The OCC sets standards, not regulations, for commercial entities.  When a business seeks a specific standard to use in its activity, the OCC requires the payment of a set fee for the issuance of that standard.  The OCC also has all quotations for the payment of national and international standards.  The National Committee of Standardization, reporting to the Ministry of Foreign Trade, has the authority to propose regulations and standards for export and import goods, to follow-up on their enforcement, and to report all discrepancies for improvement.  The Ministry of Foreign Trade has the prerogative to pass the draft regulation and standards by ministerial decree.

  • Contact Information
  • Mrs. Sondji Bokabo, OCC, Director of Standardization Department, Tel: +243 991056330, e-mail:
  • Mr. Kanama Viki Mbuya, OCC, President of the Congolese Association of Laboratories, Tel: +243 815082006.
  • Mr. Kituba Jacques, OCC, Director of the Metrology and Control Department, Avenue des Inflammables Kinshasa, Kingabwa, B.P. 8614 Kinshasa 1, Fax: +243 818127177, e-mail:

Use ePing to review proposed technical regulations and conformity assessment procedures. 

The ePing SPS&TBT platform (, or “ePing”, provides access to notifications made by WTO Members under the Agreements on Sanitary and Phytosanitary Measures (SPS) and Technical Barriers to Trade (TBT), distributed by the WTO from 1995 to present.  ePing is available to all stakeholders free of charge and does not require registration unless the user wishes to receive customized e-mail alerts.  Use it to browse notifications on past as well as new draft and updated product regulations, food safety and animal and plant health standards and regulations, find information on trade concerns discussed in the WTO SPS and TBT Committees, locate information on SPS/TBT Enquiry Points and notification authorities, and to follow and review current and past notifications concerning regulatory actions on products, packaging, labeling, food safety and animal and plant health measures in markets of interest.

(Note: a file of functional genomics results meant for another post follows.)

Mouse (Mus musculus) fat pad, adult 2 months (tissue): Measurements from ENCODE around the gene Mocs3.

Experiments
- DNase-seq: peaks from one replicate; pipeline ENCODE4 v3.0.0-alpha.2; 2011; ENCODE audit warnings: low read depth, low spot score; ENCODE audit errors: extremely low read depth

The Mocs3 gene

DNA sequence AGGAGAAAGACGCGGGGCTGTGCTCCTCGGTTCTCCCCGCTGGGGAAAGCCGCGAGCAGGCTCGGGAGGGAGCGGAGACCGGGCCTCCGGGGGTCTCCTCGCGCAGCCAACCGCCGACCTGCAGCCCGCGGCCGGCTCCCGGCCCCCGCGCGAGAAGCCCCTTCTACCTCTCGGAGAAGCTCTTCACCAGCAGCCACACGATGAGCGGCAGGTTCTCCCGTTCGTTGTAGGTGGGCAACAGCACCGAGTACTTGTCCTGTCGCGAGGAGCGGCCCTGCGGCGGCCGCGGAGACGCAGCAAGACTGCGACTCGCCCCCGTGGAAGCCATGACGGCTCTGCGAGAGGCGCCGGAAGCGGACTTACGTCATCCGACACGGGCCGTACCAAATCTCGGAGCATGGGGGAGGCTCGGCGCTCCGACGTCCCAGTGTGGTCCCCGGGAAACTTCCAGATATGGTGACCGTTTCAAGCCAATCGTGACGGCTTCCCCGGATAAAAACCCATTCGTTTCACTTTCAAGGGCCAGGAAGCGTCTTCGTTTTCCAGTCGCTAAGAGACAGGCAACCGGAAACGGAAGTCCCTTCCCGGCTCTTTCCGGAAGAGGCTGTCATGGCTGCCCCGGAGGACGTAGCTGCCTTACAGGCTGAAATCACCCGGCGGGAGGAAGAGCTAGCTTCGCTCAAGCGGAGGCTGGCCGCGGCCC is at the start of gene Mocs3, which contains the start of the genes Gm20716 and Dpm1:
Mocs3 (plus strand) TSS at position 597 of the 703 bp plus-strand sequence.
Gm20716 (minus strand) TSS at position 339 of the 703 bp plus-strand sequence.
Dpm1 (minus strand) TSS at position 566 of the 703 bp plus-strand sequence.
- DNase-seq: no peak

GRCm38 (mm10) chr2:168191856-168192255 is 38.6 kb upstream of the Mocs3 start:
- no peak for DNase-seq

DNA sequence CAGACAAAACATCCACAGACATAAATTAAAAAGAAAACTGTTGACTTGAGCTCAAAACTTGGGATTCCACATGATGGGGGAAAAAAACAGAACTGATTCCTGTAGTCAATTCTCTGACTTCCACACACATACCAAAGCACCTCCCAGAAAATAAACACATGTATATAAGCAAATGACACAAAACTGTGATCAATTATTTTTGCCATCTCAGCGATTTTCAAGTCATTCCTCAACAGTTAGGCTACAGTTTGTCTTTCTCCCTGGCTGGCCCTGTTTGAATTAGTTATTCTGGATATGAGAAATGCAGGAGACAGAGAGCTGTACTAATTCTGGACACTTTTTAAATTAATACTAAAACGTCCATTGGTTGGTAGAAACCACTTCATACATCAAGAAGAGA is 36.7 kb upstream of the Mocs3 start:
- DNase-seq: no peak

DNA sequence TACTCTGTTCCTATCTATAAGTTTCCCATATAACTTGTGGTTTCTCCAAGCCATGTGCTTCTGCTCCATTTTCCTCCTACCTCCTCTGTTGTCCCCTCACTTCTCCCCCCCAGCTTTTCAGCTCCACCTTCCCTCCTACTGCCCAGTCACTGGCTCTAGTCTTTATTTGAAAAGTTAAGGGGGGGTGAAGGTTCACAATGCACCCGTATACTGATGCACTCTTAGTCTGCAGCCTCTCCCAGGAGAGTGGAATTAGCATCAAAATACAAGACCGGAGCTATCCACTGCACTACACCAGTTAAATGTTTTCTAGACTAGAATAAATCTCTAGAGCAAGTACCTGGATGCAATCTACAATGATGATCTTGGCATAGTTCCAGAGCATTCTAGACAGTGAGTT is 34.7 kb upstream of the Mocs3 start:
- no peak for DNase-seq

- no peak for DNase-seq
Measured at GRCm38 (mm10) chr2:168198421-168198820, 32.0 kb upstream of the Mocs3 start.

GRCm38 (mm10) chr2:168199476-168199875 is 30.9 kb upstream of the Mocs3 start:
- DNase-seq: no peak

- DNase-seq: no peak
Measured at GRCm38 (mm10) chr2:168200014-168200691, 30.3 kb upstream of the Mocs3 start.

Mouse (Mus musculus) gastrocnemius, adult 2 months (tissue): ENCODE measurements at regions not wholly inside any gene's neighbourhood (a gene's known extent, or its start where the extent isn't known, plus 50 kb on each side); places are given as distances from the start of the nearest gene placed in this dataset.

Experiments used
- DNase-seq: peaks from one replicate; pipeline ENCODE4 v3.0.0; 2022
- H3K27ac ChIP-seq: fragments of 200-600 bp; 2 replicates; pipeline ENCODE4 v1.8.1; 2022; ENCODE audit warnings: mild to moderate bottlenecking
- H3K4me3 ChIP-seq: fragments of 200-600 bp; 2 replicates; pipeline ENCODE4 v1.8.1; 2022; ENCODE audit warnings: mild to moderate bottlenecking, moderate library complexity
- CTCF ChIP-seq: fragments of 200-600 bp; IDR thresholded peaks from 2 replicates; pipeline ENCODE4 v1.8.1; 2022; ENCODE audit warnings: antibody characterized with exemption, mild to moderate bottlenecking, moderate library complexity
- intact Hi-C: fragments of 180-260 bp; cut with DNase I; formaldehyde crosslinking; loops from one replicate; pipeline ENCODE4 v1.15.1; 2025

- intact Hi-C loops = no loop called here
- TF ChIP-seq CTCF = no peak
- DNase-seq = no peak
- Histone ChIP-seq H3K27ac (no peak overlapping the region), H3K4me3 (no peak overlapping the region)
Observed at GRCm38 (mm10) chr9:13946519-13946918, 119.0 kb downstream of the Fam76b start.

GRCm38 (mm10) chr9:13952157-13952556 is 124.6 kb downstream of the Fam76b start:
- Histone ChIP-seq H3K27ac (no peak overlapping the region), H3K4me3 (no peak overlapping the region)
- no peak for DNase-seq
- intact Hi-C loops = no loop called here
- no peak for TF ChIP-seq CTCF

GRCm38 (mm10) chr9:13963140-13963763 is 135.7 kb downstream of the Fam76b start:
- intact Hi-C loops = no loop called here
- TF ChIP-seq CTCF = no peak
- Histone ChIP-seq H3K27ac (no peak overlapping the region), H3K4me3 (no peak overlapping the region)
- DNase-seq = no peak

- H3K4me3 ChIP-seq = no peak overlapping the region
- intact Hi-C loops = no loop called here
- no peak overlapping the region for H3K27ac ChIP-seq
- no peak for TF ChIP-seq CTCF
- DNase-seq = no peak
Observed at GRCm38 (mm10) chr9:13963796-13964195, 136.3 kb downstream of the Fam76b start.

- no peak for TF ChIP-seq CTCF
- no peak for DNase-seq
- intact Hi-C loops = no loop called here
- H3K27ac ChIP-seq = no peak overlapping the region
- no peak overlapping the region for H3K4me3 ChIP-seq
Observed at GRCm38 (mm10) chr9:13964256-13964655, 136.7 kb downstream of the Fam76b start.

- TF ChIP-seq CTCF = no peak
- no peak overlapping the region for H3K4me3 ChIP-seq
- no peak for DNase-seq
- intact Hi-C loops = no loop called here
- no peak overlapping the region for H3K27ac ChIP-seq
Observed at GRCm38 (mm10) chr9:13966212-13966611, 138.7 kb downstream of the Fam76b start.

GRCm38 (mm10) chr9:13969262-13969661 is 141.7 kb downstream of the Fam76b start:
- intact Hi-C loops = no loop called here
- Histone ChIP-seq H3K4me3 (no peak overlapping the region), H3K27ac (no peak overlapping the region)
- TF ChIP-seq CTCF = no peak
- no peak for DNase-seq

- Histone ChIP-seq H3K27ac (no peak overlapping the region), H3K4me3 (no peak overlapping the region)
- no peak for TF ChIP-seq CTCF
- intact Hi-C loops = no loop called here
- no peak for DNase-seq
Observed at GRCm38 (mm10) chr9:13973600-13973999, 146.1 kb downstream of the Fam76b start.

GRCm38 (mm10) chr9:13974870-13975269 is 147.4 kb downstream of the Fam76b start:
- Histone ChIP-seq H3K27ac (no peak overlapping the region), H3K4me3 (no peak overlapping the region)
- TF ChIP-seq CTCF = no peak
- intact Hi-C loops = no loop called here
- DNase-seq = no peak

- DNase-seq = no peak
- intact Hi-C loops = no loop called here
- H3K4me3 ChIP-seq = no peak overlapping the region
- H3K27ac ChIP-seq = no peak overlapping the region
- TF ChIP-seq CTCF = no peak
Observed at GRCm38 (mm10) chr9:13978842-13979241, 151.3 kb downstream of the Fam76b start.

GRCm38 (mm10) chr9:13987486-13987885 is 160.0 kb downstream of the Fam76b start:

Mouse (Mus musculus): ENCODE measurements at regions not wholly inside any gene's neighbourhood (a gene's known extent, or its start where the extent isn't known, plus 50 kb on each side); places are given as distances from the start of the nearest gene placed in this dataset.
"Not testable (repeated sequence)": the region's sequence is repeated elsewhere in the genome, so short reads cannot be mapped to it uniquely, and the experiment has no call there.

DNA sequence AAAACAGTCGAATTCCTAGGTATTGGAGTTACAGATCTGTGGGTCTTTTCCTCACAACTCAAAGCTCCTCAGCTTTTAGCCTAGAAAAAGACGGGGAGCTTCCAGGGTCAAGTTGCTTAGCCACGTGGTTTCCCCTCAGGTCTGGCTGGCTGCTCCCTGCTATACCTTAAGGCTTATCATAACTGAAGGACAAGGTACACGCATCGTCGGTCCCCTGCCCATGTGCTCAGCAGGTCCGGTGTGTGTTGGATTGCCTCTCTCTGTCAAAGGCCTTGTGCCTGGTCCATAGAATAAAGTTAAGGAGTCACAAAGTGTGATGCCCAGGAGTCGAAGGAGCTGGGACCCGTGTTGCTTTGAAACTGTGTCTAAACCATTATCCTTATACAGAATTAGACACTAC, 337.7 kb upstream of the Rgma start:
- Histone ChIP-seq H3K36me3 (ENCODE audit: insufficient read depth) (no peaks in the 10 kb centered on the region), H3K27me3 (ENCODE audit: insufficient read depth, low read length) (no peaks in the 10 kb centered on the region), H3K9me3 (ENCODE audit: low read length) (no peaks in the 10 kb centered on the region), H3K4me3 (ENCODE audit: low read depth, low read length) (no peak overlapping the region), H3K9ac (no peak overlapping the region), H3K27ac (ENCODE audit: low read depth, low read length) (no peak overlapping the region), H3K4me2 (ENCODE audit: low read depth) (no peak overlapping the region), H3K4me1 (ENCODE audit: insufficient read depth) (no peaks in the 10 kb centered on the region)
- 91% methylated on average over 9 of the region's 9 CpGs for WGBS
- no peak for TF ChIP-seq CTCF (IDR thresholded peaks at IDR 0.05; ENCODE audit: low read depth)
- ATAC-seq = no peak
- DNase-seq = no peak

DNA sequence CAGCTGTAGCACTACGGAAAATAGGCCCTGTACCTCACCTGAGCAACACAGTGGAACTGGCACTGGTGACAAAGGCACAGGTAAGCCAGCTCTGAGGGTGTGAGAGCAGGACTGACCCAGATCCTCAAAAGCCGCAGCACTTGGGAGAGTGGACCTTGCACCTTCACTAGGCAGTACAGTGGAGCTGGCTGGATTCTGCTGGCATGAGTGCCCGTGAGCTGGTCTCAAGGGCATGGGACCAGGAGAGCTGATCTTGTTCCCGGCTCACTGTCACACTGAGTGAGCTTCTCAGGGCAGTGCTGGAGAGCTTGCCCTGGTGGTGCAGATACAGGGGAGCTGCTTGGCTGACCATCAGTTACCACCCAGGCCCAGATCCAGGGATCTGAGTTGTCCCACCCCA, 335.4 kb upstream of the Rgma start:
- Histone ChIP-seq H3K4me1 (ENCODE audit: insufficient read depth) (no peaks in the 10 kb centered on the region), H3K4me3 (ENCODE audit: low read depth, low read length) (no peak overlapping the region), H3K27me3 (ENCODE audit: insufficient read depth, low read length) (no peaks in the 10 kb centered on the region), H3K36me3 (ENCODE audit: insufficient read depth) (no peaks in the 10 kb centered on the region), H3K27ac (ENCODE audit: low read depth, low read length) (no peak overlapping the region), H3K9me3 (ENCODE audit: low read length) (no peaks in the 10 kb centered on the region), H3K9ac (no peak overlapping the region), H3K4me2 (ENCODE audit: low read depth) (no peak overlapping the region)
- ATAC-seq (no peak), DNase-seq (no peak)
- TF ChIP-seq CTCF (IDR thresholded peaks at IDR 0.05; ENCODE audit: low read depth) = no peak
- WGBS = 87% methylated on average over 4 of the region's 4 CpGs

Notify U.S., operated and maintained by the National Institute of Standards and Technology (NIST) since 2003 to distribute and provide access to notifications (and associated draft texts) made under the WTO TBT Agreement for U.S. stakeholders, has reached its end of life.  Per obligation under the TBT Agreement, each WTO Member operates a national TBT (and an SPS) Enquiry Point.  National TBT Enquiry Points are authorized to accept comments and official communications from other national TBT Enquiry Points, which are not part of the WTO or the WTO Secretariat.  All comment submissions from U.S. stakeholders, including businesses, trade associations, U.S.- domiciled standards development organizations and conformity assessment bodies, consumers, or U.S. government agencies on notifications to the WTO TBT Committee should be sent directly to the USA WTO TBT Inquiry Point.  Refer to the comment guidance at for further information.